MY VIEW • Backyard dog breeders add to pet overpopulation
A pit bull puppy gets a once-over from a potential adoptive family at the Multnomah County animal shelter. Not all animals in the crowded shelter are as lucky — a problem two readers say begins not 
with the shelter but with irresponsible pet owners.

Thank you for the article 'No shelter from the storm' (Feb. 12). We appreciate the difficulties that the Multnoman County animal shelter staff face. Every day, they deal with a huge mess caused by us - the citizens of Multnomah County - and handle it with all the compassion and integrity they can muster.

We don't agree with every decision they are forced to make. However, the problem of crowded cells and euthanasia does not lie with the shelter staff but with the larger issue of pet overpopulation and abandonment, caused in large part by accidental and backyard breeding.

Backyard breeders are a major contributor to the countless unwanted pets in our community. Many people find the breeding of dogs and selling of puppies to be a lucrative operation.

The practice is unregulated, untaxed and unlicensed, and can be quite profitable so long as the breeders do not provide (costly) proper care, socialization, vaccination, and alteration of the puppies they sell.

Per USDA regulations, people with three or fewer breeding females are exempt from USDA breeder regulations; licenses are only required for those selling to pet shops, brokers, dealers, exhibitors or research facilities.

What is the impact of these breeders? In the seven-day period between Feb. 5 and Feb. 12, 497 sales advertisements for dogs (mostly puppies) were listed in The Oregonian.

The majority of these breeders are not licensed with USDA and do not have business licenses. As of December 2007, there were only 19 breeders and 20 dealers registered with the USDA in Oregon - including fish breeders.

In addition, there are continual new listings of puppies available for 'adoption' on Craigslist (Craigslist bans the sale of animals, but it is a small matter to change the word 'sale' to 'adoption').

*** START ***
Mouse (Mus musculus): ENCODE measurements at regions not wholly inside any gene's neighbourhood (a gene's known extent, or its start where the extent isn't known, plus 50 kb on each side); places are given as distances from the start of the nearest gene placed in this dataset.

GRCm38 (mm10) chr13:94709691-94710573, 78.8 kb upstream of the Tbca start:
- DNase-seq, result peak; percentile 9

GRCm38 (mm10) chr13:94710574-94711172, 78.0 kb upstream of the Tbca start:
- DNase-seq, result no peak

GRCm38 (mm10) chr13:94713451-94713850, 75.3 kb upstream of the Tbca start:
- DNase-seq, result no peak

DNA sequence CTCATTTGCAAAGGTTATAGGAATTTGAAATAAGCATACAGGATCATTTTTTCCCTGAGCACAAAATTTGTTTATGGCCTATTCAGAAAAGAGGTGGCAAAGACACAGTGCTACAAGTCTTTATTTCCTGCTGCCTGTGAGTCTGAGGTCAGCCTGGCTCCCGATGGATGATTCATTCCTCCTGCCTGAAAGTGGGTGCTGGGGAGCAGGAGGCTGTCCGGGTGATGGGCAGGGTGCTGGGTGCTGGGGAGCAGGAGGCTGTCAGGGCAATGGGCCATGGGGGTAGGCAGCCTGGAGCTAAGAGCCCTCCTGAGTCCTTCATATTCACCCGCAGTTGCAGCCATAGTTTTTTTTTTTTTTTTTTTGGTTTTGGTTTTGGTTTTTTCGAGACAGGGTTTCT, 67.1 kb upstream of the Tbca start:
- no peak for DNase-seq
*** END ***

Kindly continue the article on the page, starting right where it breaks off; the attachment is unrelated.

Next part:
Many of these puppies will end up at the shelter as people realize that they really aren't prepared for pet ownership.

We believe that owning a pet should be a privilege, not a right, and that along with ownership comes responsibility. But right now it is all too easy for people to make quick, rash decisions, later regret them, and then dump their 'mistake' at the door of the animal shelter (or, worse, dump them elsewhere).

One way to reduce the unwanted pet population is to take the 'easy' out of buying pets. We suggest that the city and/or county explore ways to institute a pet breeder licensing program.

For example, anyone who sells puppies, without limitation, must prove that the puppies they sell have received the full series of vaccinations, been altered, have temporary licenses, and had a health exam by a certified veterinarian.

This will serve many purposes. First, it will provide additional revenue for the shelter through business taxes and licensing fees.

Second, it will ensure that the puppies going home with our citizens are as healthy as can be reasonably assured.

Third, it will make backyard breeding much less profitable and make buying a puppy more costly, hopefully reducing the number of 'impulse buys.'

In summary, we are not going to solve the problem by attacking the animal shelter and its staff. They do the best they can in the face of an unstoppable flood.

Instead, we need to drastically reduce the numbers of new dogs and cats being born. If we can't accomplish that, no shelter ever will be able to keep up.

Ronnie Balog-Ressler is a PSU student who volunteers with several animal welfare organizations. Robyne Balog-Ressler is a financial analyst who dedicates her spare time to helping care for numerous foster pets. They live in Corbett.

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